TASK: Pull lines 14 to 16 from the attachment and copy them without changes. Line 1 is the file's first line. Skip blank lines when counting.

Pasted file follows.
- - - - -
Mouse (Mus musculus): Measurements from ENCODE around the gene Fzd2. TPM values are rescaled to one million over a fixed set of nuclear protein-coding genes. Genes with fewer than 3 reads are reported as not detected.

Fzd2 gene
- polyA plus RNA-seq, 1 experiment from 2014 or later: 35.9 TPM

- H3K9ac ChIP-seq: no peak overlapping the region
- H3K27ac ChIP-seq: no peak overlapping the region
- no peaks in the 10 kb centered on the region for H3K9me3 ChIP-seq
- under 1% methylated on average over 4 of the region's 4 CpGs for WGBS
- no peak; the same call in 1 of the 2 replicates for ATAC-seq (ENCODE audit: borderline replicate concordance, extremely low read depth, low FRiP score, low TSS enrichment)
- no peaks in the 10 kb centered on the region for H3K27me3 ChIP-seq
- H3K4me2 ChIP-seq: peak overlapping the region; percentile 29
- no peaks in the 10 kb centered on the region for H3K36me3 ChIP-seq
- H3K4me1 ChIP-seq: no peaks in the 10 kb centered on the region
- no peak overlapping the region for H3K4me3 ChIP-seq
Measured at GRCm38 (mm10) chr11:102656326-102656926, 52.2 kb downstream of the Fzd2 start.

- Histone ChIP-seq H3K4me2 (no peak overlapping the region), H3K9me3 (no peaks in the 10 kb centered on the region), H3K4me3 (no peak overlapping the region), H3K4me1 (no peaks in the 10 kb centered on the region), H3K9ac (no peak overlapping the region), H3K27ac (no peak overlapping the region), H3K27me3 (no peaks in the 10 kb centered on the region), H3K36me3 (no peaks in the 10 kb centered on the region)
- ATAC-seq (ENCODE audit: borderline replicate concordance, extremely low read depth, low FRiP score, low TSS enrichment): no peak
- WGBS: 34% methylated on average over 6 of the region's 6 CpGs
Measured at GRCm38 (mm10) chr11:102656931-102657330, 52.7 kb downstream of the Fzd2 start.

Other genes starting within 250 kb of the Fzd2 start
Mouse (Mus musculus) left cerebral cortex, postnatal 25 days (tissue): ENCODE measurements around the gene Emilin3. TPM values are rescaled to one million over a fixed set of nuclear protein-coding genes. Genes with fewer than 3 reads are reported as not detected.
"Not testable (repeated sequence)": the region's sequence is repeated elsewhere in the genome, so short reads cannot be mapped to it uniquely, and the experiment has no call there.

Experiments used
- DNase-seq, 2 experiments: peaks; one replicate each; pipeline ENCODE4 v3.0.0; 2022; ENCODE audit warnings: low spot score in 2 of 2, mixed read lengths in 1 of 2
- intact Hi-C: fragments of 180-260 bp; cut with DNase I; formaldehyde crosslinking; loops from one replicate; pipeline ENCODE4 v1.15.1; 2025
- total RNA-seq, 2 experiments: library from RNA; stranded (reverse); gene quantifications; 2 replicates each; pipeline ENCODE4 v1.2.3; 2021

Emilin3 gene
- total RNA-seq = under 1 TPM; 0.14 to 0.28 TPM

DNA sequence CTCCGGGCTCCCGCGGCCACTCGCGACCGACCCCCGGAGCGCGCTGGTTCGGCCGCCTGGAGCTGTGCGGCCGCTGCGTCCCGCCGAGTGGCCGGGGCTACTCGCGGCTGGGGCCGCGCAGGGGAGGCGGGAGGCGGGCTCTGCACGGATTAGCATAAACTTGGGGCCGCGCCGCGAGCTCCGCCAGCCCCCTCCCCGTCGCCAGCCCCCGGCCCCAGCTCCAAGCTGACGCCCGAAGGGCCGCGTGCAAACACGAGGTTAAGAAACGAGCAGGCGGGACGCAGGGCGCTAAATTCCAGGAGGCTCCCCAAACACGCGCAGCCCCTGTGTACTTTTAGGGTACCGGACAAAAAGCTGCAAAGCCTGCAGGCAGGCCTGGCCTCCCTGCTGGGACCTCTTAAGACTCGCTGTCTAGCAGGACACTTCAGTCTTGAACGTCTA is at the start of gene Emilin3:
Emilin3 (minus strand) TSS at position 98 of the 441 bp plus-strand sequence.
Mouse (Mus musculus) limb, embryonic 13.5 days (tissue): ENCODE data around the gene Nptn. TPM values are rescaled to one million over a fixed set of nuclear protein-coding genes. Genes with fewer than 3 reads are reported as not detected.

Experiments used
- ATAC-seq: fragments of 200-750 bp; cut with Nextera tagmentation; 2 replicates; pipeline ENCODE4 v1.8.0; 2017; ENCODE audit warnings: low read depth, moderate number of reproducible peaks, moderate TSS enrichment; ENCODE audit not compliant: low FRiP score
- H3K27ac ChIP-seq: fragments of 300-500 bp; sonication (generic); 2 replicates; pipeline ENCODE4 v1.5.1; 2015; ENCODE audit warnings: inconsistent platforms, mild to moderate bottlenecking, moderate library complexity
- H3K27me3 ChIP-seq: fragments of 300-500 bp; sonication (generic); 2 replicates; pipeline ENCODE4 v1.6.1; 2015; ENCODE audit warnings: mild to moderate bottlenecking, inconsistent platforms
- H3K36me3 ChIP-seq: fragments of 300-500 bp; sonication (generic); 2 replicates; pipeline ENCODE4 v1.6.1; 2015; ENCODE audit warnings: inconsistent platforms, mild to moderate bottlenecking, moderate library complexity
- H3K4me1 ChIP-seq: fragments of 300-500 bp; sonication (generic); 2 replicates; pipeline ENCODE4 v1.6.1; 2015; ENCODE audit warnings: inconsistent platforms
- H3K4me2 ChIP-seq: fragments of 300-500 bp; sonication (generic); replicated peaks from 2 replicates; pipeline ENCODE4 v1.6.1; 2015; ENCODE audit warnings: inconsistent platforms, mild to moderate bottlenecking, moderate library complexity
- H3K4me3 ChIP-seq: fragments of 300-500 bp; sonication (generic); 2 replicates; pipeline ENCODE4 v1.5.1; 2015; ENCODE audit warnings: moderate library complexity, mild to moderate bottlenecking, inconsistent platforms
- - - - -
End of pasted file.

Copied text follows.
Measured at GRCm38 (mm10) chr11:102656326-102656926, 52.2 kb downstream of the Fzd2 start.

- Histone ChIP-seq H3K4me2 (no peak overlapping the region), H3K9me3 (no peaks in the 10 kb centered on the region), H3K4me3 (no peak overlapping the region), H3K4me1 (no peaks in the 10 kb centered on the region), H3K9ac (no peak overlapping the region), H3K27ac (no peak overlapping the region), H3K27me3 (no peaks in the 10 kb centered on the region), H3K36me3 (no peaks in the 10 kb centered on the region)
- ATAC-seq (ENCODE audit: borderline replicate concordance, extremely low read depth, low FRiP score, low TSS enrichment): no peak